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Landslide closes more than 2 miles of Newport Way NW in Issaquah

Newport Way NW was closed Wednesday morning from Lakemont Boulevard SE to State Route 900.

ISSAQUAH, Wash. — The city of Issaquah closed Newport Way NW from Lakemont Boulevard SE to State Route 900 Wednesday morning due to a landslide.

The landslide occurred at NW Oakcrest Drive, according to the city. Multiple concrete barriers were pushed into the roadway.

The road will remain closed overnight and into Thursday, according to the city. Crews need more time to clean up the slide. 

The city asking everyone to use alternate routes, but some local access is possible on either side of the slide.

Some communities in the area are solely accessed by the closed roadway, including homes off NW Oakcrest Drive where the slide occurred.

This was just one in a number of landslides that occurred across Western Washington after heavy rains. David Montgomery, a professor of geomorphology for the University of Washington, says the fact that it's been a wet year makes zones of concern more susceptible to landslides.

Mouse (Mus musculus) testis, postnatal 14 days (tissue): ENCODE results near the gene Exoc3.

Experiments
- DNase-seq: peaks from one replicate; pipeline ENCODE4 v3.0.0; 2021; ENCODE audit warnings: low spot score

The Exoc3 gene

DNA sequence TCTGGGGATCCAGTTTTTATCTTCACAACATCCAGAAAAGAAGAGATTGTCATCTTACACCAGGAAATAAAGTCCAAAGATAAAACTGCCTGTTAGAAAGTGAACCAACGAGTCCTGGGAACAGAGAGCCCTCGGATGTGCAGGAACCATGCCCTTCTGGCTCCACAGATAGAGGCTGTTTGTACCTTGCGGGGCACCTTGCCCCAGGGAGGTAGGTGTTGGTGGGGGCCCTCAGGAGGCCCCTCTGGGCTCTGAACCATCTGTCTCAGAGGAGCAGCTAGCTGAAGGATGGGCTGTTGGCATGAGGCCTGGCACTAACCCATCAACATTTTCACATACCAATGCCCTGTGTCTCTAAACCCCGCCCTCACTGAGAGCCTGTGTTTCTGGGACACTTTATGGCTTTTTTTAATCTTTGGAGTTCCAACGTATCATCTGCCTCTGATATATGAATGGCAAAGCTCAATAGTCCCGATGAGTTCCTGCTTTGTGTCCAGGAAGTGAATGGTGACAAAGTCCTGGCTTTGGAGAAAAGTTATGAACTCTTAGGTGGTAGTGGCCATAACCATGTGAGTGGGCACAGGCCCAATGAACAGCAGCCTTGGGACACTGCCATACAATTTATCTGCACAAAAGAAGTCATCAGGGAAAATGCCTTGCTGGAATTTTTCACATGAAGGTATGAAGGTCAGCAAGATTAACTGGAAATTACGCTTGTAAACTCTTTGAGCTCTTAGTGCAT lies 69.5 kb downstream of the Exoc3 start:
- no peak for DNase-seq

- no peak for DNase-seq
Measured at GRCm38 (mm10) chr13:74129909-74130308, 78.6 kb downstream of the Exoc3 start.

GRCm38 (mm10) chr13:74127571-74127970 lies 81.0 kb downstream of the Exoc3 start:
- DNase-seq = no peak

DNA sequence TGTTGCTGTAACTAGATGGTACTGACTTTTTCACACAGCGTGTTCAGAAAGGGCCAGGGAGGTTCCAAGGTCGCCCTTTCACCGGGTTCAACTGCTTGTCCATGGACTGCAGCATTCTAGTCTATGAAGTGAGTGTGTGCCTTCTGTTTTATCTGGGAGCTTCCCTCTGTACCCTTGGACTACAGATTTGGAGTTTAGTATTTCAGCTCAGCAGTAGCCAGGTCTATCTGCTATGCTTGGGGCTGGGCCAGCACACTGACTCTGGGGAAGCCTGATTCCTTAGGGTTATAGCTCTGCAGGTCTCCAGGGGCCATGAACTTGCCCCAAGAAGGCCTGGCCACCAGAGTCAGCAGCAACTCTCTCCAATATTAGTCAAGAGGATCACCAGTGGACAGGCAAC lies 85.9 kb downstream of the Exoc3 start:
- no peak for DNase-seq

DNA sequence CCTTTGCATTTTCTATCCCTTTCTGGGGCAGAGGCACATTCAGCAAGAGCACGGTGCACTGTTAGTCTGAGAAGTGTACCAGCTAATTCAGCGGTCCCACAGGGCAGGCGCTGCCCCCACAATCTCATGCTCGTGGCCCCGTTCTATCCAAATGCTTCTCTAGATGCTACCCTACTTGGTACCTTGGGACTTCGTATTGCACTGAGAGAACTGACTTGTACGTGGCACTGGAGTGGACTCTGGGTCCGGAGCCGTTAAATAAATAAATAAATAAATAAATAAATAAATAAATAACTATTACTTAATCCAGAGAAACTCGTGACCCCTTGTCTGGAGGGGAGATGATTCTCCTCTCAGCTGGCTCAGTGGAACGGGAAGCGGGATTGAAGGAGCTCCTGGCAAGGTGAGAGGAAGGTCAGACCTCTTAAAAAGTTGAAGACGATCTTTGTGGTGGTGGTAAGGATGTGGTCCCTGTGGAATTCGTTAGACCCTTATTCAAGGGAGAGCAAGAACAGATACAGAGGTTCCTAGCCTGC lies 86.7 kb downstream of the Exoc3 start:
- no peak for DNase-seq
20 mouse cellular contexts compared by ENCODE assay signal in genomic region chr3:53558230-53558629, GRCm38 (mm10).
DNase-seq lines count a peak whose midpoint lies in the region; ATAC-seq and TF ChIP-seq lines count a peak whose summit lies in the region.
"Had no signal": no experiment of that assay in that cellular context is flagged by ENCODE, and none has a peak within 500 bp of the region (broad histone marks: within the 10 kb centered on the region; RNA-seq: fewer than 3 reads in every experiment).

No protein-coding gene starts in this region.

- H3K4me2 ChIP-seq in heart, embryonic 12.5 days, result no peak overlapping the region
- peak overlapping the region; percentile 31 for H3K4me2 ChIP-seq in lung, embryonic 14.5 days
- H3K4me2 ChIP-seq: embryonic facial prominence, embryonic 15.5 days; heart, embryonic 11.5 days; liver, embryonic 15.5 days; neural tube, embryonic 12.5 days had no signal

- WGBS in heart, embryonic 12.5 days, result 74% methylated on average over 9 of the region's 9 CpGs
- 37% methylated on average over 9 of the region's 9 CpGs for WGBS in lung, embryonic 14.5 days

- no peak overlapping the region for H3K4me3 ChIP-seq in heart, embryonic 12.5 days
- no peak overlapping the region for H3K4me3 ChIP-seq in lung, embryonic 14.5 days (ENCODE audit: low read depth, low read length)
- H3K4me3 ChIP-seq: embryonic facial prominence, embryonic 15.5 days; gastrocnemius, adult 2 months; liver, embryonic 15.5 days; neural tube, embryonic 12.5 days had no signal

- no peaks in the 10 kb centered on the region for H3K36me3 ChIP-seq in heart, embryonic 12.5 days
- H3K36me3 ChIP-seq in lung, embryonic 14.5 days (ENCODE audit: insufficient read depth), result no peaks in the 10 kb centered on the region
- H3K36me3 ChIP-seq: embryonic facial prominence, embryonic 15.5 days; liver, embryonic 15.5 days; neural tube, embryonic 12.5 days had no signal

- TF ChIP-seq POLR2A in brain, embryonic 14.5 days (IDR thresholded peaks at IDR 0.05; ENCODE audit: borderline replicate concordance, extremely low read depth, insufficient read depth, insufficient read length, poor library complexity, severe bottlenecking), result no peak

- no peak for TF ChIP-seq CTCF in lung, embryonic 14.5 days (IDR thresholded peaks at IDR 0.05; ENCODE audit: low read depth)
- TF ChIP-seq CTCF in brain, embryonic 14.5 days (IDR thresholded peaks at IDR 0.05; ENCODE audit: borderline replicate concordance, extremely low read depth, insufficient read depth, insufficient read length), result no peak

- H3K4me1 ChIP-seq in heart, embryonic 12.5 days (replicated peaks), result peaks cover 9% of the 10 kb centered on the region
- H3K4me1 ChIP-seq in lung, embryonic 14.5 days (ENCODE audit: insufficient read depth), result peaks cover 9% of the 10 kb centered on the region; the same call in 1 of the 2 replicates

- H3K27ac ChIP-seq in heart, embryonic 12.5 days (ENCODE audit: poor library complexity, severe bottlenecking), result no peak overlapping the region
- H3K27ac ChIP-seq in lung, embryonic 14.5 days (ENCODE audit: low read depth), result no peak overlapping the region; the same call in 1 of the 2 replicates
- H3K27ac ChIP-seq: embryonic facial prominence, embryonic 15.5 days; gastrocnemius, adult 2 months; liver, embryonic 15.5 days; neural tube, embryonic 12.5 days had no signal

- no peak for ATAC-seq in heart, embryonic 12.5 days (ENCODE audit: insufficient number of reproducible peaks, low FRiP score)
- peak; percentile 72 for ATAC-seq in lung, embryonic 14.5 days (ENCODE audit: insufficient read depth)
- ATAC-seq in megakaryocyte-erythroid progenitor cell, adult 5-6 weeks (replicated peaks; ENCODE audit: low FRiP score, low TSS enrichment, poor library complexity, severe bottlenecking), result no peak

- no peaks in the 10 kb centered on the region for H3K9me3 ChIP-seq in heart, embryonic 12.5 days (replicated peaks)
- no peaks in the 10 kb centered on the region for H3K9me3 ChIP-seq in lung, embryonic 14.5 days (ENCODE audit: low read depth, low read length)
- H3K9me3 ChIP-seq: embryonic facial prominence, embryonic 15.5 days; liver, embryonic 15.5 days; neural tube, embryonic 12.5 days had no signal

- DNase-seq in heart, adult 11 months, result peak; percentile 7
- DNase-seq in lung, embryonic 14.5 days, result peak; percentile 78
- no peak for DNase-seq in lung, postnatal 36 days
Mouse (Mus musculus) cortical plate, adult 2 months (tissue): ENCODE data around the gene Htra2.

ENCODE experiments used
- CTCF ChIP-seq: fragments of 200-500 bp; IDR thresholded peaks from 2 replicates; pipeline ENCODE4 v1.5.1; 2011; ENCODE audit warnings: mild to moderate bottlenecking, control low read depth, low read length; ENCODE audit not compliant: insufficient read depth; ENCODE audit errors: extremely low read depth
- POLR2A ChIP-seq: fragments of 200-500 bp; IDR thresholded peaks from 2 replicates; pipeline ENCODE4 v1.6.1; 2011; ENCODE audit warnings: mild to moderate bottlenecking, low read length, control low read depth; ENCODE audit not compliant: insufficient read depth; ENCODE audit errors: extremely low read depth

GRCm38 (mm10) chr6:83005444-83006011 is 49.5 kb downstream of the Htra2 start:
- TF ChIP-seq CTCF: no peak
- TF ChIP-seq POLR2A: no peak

"Western Washington is landslide country," Montgomery said. "This is terrain where landslides are a very natural process. Many of the hills and bluffs are shaped by landslides and that's going to continue happening far into the future."

Montgomery says there are some methods for mitigation, but they vary dependent on landscape.

"There's lots of different engineering methods can help reduce both the potential for a landslide and also potential for loss of life from landslide," Montgomery said. "It's context dependent. It depends on: how steep is the slope, what's the slope made out of, has the base been undercut by a road or excavation for a yard for example."

Montgomery says that while the city of Seattle, King County and state of Washington have mapped zones of concern, it's difficult to predict which places are going to fail in which storms.

"Certain areas are at a high risk of landsliding, but not every area is going to go in every big storm," Montgomery said. "They tend to go one here, one there, one over there."

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